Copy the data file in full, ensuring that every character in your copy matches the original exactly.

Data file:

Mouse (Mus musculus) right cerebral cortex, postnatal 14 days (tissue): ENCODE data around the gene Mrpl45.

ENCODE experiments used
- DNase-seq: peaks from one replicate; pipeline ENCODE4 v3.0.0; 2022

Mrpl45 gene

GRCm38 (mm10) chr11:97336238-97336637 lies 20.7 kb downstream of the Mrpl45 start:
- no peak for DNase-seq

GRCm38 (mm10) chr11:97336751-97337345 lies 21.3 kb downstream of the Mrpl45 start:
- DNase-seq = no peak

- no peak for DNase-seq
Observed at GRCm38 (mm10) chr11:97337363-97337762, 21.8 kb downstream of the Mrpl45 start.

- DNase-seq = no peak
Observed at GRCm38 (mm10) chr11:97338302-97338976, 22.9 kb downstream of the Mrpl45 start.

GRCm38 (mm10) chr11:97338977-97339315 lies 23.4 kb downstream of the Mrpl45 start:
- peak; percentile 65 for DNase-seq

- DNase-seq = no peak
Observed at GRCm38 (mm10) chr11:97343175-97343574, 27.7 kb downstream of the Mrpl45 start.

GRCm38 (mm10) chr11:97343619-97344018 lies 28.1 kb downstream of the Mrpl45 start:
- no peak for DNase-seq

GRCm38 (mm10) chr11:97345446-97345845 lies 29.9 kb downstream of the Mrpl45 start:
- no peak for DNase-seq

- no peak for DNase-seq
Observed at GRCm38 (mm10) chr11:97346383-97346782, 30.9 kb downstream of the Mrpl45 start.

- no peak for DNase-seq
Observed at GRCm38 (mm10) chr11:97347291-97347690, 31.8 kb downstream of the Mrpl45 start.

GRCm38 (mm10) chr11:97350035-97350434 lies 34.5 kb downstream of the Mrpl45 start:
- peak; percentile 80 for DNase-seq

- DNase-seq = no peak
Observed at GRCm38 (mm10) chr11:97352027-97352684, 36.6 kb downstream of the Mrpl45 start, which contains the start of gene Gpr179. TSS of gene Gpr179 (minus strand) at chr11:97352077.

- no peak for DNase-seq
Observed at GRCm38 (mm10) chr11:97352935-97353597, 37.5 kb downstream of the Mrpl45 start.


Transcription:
Mouse (Mus musculus) right cerebral cortex, postnatal 14 days (tissue): ENCODE data around the gene Mrpl45.

ENCODE experiments used
- DNase-seq: peaks from one replicate; pipeline ENCODE4 v3.0.0; 2022

Mrpl45 gene

GRCm38 (mm10) chr11:97336238-97336637 lies 20.7 kb downstream of the Mrpl45 start:
- no peak for DNase-seq

GRCm38 (mm10) chr11:97336751-97337345 lies 21.3 kb downstream of the Mrpl45 start:
- DNase-seq = no peak

- no peak for DNase-seq
Observed at GRCm38 (mm10) chr11:97337363-97337762, 21.8 kb downstream of the Mrpl45 start.

- DNase-seq = no peak
Observed at GRCm38 (mm10) chr11:97338302-97338976, 22.9 kb downstream of the Mrpl45 start.

GRCm38 (mm10) chr11:97338977-97339315 lies 23.4 kb downstream of the Mrpl45 start:
- peak; percentile 65 for DNase-seq

- DNase-seq = no peak
Observed at GRCm38 (mm10) chr11:97343175-97343574, 27.7 kb downstream of the Mrpl45 start.

GRCm38 (mm10) chr11:97343619-97344018 lies 28.1 kb downstream of the Mrpl45 start:
- no peak for DNase-seq

GRCm38 (mm10) chr11:97345446-97345845 lies 29.9 kb downstream of the Mrpl45 start:
- no peak for DNase-seq

- no peak for DNase-seq
Observed at GRCm38 (mm10) chr11:97346383-97346782, 30.9 kb downstream of the Mrpl45 start.

- no peak for DNase-seq
Observed at GRCm38 (mm10) chr11:97347291-97347690, 31.8 kb downstream of the Mrpl45 start.

GRCm38 (mm10) chr11:97350035-97350434 lies 34.5 kb downstream of the Mrpl45 start:
- peak; percentile 80 for DNase-seq

- DNase-seq = no peak
Observed at GRCm38 (mm10) chr11:97352027-97352684, 36.6 kb downstream of the Mrpl45 start, which contains the start of gene Gpr179. TSS of gene Gpr179 (minus strand) at chr11:97352077.

- no peak for DNase-seq
Observed at GRCm38 (mm10) chr11:97352935-97353597, 37.5 kb downstream of the Mrpl45 start.